The Minnesota Democratic caucus was held one evening after dark in early February. I had recently changed residences and so had to participate at an unfamiliar location. I took a drive during daylight hours to check out the site’s accessibility for a woman with arthritic knees who has difficulty negotiating slippery sidewalks. One glance and I knew it would not be safe for this devoted Clinton supporter to attend the caucus.
The point was raised repeatedly throughout the Democratic primary that by not allowing absentee ballots, the caucus system excludes shift workers and those who are serving in the military. And it also makes it difficult for seniors and those who suffer physical disabilities to participate.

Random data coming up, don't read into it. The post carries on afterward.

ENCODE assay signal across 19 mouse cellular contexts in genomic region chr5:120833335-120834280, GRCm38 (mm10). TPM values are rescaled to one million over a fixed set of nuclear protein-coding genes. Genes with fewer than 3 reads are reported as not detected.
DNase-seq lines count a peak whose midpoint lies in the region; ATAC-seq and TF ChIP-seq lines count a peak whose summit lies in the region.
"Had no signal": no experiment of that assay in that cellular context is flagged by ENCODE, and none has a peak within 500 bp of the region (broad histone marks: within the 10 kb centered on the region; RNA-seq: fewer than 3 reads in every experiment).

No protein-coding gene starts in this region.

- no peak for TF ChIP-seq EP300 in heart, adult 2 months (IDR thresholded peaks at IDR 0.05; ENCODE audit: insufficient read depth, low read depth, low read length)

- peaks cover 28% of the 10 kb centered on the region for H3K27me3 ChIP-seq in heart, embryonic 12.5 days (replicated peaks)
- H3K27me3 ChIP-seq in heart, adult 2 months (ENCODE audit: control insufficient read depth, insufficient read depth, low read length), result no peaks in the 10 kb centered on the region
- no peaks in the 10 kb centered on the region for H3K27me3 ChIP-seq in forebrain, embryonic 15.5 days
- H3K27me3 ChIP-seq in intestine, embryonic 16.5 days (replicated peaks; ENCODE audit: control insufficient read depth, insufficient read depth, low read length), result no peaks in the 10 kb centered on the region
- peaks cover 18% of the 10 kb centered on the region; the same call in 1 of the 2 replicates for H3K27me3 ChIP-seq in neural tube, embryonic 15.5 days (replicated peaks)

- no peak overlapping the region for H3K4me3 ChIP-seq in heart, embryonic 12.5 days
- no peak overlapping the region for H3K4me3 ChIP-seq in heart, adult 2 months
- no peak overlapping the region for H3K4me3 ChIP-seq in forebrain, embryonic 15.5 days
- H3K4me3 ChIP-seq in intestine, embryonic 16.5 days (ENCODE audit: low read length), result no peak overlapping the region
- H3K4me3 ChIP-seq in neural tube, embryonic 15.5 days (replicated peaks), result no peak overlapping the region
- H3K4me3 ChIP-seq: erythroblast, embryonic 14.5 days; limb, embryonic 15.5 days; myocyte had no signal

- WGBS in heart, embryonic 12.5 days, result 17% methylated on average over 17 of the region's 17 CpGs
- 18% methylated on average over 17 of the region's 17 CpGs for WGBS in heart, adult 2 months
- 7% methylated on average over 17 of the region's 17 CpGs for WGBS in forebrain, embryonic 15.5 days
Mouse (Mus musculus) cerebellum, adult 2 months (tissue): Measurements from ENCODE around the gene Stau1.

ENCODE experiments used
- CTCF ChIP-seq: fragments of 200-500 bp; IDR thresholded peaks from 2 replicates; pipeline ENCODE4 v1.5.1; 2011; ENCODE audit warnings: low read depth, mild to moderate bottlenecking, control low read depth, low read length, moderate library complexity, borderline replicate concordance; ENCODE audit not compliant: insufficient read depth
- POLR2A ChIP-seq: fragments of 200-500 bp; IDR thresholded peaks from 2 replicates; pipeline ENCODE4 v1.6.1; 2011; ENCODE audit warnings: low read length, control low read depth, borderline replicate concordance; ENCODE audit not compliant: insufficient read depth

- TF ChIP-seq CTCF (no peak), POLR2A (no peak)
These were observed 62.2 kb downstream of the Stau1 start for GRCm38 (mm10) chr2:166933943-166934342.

I was gratified to come across Lanny Davis’ post this morning urging the Democratic Party to eliminate the caucus system in favor of state primaries. A prominent Washington lawyer and political analyst for Fox News, Davis points out even more flaws in the caucus system. He begins:
“It's time for Democrats to kill the undemocratic and elitist caucus system for selecting national convention delegates for the presidential nomination. Instead, all delegates should be selected in primaries.
“The 2008 Democratic National Convention in Denver -- the national party's supreme governing body -- can do it - or at least take the first step to doing it by passing a resolution establishing a new "Presidential Selection Rules Reform Commission." Such Commissions have been established many times before, beginning after the 1968 convention, to change the delegate selection rules. A new one is needed more than ever.”